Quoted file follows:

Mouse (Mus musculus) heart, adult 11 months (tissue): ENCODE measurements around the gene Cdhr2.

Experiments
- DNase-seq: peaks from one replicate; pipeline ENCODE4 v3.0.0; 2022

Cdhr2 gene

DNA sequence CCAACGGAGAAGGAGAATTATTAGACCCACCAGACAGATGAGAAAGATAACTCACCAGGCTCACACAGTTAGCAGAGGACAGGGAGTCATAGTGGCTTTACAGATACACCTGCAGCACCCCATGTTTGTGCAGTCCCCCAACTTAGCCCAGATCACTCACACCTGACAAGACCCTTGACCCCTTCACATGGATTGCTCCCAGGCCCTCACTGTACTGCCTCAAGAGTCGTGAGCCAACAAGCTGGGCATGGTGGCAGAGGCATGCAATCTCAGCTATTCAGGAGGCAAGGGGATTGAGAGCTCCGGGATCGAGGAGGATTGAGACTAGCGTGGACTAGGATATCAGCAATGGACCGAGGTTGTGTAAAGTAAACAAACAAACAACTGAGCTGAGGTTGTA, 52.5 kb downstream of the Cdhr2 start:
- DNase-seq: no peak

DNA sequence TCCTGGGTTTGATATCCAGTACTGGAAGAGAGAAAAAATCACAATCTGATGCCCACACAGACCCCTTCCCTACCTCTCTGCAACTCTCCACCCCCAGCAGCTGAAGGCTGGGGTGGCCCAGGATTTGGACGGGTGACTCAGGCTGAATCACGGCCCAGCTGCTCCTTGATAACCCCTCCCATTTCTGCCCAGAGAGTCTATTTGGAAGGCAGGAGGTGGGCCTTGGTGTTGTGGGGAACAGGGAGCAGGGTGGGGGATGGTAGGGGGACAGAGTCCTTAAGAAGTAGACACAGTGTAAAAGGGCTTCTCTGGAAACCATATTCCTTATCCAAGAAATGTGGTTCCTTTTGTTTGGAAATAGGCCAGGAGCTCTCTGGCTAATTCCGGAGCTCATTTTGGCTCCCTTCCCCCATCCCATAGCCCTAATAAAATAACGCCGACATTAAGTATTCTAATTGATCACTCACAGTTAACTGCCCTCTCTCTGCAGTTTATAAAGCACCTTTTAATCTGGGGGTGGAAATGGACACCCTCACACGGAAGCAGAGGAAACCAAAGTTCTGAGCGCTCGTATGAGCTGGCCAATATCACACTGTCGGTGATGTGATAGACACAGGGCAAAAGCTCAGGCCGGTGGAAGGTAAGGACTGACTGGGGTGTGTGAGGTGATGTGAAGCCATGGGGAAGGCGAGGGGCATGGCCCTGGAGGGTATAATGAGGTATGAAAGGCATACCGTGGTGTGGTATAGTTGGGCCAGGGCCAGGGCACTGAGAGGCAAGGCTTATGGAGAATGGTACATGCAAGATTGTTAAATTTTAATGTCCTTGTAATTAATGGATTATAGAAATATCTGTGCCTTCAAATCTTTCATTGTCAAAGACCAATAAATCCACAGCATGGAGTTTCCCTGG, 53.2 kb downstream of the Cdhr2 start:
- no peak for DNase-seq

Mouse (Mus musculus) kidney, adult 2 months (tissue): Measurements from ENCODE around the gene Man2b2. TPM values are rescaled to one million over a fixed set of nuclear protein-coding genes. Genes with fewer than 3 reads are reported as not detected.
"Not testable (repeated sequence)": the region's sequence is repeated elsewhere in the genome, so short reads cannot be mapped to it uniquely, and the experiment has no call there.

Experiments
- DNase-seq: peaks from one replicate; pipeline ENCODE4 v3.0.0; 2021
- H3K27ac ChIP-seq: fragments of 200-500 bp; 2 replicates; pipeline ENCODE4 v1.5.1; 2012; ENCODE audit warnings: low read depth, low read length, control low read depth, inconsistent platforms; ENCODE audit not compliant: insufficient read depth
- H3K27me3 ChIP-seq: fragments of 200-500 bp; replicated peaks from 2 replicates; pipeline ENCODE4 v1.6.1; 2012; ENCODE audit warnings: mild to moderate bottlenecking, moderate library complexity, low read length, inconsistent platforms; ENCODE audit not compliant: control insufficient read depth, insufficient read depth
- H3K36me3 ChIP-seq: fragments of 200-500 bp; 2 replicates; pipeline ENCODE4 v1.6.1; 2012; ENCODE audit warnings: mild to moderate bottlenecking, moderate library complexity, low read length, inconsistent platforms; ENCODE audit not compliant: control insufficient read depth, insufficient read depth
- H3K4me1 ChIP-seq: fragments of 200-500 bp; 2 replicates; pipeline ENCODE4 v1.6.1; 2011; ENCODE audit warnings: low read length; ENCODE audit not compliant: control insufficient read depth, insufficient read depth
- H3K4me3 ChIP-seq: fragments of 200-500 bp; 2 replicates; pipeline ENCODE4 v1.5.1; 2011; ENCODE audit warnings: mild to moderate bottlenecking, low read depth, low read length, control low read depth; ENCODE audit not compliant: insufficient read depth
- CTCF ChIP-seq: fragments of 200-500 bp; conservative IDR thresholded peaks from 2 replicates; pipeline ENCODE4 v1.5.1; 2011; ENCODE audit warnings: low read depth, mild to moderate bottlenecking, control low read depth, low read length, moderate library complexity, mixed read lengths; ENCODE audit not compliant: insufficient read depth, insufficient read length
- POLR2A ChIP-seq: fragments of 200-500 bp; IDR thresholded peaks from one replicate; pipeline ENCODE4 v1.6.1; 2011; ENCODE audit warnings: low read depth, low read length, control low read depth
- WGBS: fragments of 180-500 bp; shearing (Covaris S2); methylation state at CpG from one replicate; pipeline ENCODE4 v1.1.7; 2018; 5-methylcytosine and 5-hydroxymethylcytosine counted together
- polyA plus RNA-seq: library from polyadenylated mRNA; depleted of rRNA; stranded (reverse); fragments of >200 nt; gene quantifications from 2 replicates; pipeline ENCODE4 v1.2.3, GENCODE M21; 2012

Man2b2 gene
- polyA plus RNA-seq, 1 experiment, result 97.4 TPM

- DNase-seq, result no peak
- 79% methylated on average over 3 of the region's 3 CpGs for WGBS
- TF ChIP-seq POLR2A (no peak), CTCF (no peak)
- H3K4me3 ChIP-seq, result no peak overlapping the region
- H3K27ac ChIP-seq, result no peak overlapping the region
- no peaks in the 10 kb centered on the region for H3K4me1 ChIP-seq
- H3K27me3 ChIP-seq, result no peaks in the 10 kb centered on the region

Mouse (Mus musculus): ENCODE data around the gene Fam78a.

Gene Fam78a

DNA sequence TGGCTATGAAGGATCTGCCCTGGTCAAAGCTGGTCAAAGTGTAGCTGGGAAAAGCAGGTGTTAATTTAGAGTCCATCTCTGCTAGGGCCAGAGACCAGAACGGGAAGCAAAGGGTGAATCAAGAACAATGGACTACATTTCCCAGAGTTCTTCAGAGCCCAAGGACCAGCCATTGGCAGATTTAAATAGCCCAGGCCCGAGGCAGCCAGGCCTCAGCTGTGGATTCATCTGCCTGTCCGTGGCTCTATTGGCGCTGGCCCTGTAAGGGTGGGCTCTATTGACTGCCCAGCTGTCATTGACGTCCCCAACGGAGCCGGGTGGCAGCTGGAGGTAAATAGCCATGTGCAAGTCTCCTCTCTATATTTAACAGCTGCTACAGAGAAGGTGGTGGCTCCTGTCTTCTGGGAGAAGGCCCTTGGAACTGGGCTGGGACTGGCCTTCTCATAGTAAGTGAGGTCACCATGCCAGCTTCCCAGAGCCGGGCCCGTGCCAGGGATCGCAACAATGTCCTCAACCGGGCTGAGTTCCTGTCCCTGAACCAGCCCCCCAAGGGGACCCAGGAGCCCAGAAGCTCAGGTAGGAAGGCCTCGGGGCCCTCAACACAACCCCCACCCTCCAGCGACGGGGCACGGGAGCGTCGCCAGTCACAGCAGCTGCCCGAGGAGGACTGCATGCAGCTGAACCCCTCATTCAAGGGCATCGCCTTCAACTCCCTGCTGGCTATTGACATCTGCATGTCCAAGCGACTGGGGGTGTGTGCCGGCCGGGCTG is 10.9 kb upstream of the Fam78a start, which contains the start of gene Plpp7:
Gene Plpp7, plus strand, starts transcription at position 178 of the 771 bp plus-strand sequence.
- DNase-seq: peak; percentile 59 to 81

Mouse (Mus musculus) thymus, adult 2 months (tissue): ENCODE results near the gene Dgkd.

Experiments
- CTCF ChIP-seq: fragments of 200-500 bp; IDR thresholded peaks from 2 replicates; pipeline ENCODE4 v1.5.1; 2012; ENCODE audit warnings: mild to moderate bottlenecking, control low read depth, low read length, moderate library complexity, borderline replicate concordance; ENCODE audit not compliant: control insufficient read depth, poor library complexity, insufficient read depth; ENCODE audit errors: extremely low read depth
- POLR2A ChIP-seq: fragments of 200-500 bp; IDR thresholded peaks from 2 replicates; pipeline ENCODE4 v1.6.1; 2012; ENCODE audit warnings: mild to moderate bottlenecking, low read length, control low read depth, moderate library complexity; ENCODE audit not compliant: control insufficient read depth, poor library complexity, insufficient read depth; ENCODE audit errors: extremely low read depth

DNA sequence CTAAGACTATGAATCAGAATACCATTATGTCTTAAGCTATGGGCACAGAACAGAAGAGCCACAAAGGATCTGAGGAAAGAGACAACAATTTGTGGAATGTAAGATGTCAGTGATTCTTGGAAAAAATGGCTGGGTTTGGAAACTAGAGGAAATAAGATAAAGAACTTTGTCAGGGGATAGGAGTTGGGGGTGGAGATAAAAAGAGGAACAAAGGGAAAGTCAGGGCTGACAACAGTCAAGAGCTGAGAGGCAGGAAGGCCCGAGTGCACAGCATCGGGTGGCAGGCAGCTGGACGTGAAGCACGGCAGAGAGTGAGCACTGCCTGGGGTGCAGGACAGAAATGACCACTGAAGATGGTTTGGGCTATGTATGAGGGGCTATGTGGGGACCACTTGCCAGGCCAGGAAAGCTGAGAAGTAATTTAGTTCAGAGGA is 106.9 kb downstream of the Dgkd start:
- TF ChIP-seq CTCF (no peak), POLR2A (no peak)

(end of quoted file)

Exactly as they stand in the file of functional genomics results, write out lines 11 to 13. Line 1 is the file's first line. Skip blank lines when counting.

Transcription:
Experiments
- DNase-seq: peaks from one replicate; pipeline ENCODE4 v3.0.0; 2021
- H3K27ac ChIP-seq: fragments of 200-500 bp; 2 replicates; pipeline ENCODE4 v1.5.1; 2012; ENCODE audit warnings: low read depth, low read length, control low read depth, inconsistent platforms; ENCODE audit not compliant: insufficient read depth